If, however, their professions have little or nothing to do with the actual story, just mentioning then could suffice. It will all depend on how involved their actual jobs are in the plot. Much like you won't likely discuss each of the meals they eat and their trips to the bathroom every day, you may not have to mention everything that happens at work, if you decide to mention anything at all.

    ~~SP
     
  5. KaTrian
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    KaTrian A foolish little beast. Staff Supporter Contributor

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    I would imagine that in your case the jobs may play an important part in your characterization because they seem like jobs that require a lot of commitment to become successful at, so in essence, your job becomes your life, your life becomes your job, and when you leave the work place, you don't really leave it, you take the work home with you. I would do a lot of research and preferably find people who have the same occupation as your characters and interview them, ask questions relevant to your story. Internet is helpful with that.

    When I think of a romance between a model and a photographer, I of course see a lot of glamor, but on the other hand, the model, especially if female, probably has a lot of stress to deal with considering all the competition in her field which could affect her behavior, the way s/he interacts with her/his lover vs. employers. The photographer, if sccessful and works in fashion, gets to shoot a lot of scantily clad men and women, which might put stress on the relationship, and vice versa, maybe the photographer doesn't like how their model-lover's tits are for all to see on the cover of V, etc.

    Considering the jobs you chose, they really can play a big part in characterization in comparison to e.g. two office workers.
     
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  6. Steve Day
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    Steve Day Senior Member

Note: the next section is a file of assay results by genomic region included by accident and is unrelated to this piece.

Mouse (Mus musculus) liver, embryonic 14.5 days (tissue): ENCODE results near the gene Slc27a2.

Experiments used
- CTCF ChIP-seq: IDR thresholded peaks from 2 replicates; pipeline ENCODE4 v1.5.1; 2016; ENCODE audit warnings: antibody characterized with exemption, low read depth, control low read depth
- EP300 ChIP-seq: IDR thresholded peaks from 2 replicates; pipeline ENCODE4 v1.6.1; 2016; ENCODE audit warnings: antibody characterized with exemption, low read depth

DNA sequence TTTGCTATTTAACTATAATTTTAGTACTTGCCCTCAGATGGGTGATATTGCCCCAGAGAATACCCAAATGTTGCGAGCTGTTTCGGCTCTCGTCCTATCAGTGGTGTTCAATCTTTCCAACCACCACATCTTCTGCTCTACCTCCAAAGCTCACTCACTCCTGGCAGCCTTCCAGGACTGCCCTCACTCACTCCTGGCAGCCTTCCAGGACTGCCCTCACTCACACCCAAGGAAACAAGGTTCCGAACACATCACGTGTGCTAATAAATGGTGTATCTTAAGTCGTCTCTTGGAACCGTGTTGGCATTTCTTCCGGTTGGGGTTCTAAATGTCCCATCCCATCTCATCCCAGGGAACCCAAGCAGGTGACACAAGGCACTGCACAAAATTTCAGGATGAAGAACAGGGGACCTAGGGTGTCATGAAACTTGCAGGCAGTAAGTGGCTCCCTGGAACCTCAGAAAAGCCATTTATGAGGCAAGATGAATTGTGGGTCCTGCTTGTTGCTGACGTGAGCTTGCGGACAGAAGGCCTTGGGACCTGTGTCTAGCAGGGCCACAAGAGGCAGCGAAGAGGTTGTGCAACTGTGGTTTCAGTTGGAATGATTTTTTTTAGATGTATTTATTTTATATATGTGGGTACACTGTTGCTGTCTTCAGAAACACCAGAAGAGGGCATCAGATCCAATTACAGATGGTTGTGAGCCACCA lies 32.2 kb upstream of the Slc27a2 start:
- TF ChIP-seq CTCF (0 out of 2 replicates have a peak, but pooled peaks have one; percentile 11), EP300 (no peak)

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    Considering the jobs you chose, they really can play a big part in characterization in comparison to e.g. two office workers.-KaTrian.

    Nothing can kill a reader's interest faster than a clunky line.
    I saw, on another site, a flash piece about Little League. "He pitched the ball from outer right field to the catcher."

    If photography and modeling are integral to the story, then ya better know the lingo!
     
  7. KaTrian
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    KaTrian A foolish little beast. Staff Supporter Contributor

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    I don't get it, why'd you quote me? :confused:
     
  8. erebh
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    erebh Contributing Member Contributor

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    I think it's perfectly normal for a model and photographer to 'interact intimately' but I'd imagine the snapper a real player and the model just another conquest. Anyway, that's not the point, I'm sure the OP has the relationship down.

    How much the OP needs to know about a model's job/career depends how much the reader needs to know. I read a crime thriller a month ago and the writer spent a whole page telling me what would usually happen in this sort of case but Det Ins Kelly just did this - I was like, why the fk are you wasting my time telling me all this crap that I don't need to know? Your filling pages, boring me. Just say, not one for protocol, the detective bypassed A, went straight to B and demanded C.

    I would add though that I love the research part of writing and would learn for myself, a whole lot more than the reader will learn from me. Have all angles covered OP and don't get caught out. A lot of models or photographers might read your book and you don't want to look a tool by getting the basics wrong.